Now, read the quote from Sacrosanctum Concilium again. Go ahead, I’ll wait.
It seems to me that the ultimate criterion for the viability of a parish should be whether or not that parish treats the liturgy as if it really is the “source and summit” of parish life. A committee could learn more about the core values and viability as a worshipping community of a given parish by attending weekend Masses than by reading tons of reports prepared by so-called experts.
Now, I do not disagree that the numbers have something to do with viability (we are body-soul creatures, so the material must be considered, as well as the spiritual), but I wonder how much easier the dreaded decisions would become if we, as a Church, embraced and lived the council’s vision instead of that of the bean counters. But, what do I know? I’m not a big shot with a fancy title, just a simple priest with a modest proposal.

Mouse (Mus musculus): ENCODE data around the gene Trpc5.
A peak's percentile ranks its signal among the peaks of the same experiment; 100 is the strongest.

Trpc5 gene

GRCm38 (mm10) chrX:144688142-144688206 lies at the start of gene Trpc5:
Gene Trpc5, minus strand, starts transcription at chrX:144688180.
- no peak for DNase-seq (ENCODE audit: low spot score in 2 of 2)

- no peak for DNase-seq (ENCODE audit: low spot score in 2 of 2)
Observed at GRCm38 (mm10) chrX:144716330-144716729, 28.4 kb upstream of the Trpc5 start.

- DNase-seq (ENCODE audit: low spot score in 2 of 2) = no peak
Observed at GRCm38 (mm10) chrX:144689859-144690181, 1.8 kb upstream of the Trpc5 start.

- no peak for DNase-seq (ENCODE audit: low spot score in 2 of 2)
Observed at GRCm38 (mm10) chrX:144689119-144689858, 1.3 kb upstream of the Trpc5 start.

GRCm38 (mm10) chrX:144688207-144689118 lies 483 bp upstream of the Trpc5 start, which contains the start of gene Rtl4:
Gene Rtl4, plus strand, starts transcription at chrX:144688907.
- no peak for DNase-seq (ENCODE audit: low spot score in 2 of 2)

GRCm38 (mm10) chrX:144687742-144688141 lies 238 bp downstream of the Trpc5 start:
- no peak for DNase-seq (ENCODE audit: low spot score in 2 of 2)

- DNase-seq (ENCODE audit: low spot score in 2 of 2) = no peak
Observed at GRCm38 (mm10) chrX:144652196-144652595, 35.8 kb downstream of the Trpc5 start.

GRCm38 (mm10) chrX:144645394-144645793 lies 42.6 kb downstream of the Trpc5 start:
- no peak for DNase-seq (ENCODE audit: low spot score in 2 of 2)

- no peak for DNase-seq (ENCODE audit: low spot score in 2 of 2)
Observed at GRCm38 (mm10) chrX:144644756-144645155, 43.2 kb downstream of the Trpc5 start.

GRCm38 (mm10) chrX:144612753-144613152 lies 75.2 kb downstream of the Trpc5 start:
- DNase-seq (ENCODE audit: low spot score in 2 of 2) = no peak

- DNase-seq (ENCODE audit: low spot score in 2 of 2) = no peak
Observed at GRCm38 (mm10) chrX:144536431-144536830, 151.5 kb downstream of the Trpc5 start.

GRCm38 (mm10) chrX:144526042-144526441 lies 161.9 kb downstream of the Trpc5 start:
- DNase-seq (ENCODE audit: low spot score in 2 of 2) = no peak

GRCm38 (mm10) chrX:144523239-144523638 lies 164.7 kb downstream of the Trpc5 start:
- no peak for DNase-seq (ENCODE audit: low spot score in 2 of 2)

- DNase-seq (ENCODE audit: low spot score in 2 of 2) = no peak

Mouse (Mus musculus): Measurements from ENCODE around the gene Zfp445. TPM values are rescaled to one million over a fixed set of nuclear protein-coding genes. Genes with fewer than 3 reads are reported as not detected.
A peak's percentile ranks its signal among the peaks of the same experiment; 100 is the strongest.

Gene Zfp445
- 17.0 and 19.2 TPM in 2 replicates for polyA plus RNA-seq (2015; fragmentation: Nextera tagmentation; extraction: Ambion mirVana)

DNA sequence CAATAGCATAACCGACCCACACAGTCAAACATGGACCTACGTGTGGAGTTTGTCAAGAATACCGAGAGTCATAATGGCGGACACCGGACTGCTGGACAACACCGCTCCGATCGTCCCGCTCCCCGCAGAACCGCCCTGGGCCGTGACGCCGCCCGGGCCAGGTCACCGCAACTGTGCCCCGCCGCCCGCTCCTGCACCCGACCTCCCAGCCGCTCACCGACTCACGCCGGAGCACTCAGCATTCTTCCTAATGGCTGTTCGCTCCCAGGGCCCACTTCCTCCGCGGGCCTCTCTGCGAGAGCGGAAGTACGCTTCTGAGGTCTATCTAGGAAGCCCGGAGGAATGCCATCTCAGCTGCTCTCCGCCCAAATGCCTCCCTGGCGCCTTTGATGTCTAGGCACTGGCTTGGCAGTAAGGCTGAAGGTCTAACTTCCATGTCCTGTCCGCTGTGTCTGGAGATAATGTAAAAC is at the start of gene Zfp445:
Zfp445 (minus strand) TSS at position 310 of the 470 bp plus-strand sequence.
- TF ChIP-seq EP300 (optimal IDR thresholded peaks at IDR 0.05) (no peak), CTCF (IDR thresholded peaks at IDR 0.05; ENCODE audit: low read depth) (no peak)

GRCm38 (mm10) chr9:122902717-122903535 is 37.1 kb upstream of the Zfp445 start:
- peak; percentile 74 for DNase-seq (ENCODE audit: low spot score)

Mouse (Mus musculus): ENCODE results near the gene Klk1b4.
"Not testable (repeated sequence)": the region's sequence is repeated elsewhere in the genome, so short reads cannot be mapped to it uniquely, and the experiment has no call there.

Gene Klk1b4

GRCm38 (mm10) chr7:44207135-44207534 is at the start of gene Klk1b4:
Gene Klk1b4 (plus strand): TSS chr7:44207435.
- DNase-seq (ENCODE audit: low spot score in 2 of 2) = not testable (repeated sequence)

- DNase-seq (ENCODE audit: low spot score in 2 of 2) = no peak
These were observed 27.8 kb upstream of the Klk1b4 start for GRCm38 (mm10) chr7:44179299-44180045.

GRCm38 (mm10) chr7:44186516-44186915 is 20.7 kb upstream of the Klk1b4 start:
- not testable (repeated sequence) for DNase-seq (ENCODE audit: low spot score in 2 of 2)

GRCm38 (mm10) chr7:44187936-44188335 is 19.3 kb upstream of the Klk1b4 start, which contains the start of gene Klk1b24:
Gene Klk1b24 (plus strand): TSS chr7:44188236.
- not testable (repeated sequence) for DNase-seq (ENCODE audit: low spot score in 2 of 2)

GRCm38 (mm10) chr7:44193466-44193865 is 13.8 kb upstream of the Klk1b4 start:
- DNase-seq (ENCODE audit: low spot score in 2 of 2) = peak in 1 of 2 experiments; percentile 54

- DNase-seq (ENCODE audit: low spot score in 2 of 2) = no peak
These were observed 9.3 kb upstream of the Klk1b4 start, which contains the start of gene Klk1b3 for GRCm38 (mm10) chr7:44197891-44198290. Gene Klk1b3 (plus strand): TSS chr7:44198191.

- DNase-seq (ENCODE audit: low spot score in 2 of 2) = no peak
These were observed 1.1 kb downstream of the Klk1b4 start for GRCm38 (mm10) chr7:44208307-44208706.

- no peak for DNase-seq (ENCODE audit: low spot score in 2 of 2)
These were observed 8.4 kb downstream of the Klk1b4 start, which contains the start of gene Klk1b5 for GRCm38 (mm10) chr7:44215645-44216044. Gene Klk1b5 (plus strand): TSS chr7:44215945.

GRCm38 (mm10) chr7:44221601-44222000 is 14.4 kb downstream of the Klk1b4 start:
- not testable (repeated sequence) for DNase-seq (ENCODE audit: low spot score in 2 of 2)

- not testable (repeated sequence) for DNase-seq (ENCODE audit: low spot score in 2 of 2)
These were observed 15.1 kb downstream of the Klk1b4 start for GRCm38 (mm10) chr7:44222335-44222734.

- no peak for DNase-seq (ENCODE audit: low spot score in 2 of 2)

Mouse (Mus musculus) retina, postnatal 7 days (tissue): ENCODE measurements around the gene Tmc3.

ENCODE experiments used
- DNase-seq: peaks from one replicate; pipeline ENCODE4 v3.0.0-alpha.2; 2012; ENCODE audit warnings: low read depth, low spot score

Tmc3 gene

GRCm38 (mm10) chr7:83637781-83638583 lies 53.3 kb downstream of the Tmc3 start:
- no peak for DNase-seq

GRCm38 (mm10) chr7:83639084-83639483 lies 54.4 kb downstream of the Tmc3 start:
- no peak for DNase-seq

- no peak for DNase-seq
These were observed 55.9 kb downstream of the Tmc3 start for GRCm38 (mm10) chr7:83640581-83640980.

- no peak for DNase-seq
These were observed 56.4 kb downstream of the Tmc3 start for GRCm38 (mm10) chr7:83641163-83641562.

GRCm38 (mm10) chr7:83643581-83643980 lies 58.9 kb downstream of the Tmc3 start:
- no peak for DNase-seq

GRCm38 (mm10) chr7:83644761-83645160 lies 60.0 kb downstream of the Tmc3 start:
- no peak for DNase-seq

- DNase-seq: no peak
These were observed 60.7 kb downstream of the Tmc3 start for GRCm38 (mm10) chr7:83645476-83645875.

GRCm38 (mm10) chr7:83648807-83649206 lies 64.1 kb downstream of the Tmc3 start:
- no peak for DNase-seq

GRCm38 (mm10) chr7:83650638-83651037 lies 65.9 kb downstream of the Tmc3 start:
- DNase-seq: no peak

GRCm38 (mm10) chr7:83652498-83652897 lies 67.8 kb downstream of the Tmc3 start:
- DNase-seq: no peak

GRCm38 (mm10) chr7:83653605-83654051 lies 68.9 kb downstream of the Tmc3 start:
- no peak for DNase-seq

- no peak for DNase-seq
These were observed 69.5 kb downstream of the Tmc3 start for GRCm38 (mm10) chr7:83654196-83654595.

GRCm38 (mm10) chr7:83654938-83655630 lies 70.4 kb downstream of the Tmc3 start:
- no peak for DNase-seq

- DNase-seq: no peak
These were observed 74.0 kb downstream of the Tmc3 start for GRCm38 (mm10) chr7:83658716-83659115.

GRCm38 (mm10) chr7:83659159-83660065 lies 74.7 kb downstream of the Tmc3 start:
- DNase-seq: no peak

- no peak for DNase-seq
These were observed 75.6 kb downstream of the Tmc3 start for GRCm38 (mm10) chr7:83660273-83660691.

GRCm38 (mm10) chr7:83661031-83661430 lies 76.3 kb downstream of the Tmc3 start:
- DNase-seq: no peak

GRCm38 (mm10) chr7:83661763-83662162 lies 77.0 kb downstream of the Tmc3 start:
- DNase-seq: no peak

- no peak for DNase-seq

FATHER ALEXANDER MASLUK is pastor emeritus in residence at Immaculate Conception rectory in Jenkintown, Pennsylvania. He evangelizes through his Father Al’s Fragments Facebook page and his writing. He is the author of two children’s books, “Izzy the Christmas Owl” and “Izzy and the Lost Boy.”
‘Liturgy Is the Summit’
“The liturgy is the summit toward which the activity of the Church is directed; at the same time it is the font from which all her power flows. For the aim and object of apostolic works is that all who are made sons of God by faith and baptism should come together to praise God in the midst of his Church, to take part in the sacrifice, and to eat the Lord’s supper.
“The liturgy in its turn moves the faithful, filled with ‘the paschal sacraments,’ to be ‘one in holiness’; it prays that ‘they may hold fast in their lives to what they have grasped by their faith’; the renewal in the Eucharist of the covenant between the Lord and man draws the faithful into the compelling love of Christ and sets them on fire. From the liturgy, therefore, and especially from the Eucharist, as from a font, grace is poured forth upon us; and the sanctification of men in Christ and the glorification of God, to which all other activities of the Church are directed as toward their end, is achieved in the most efficacious possible way” (Sacrosanctum Concilium, No. 10).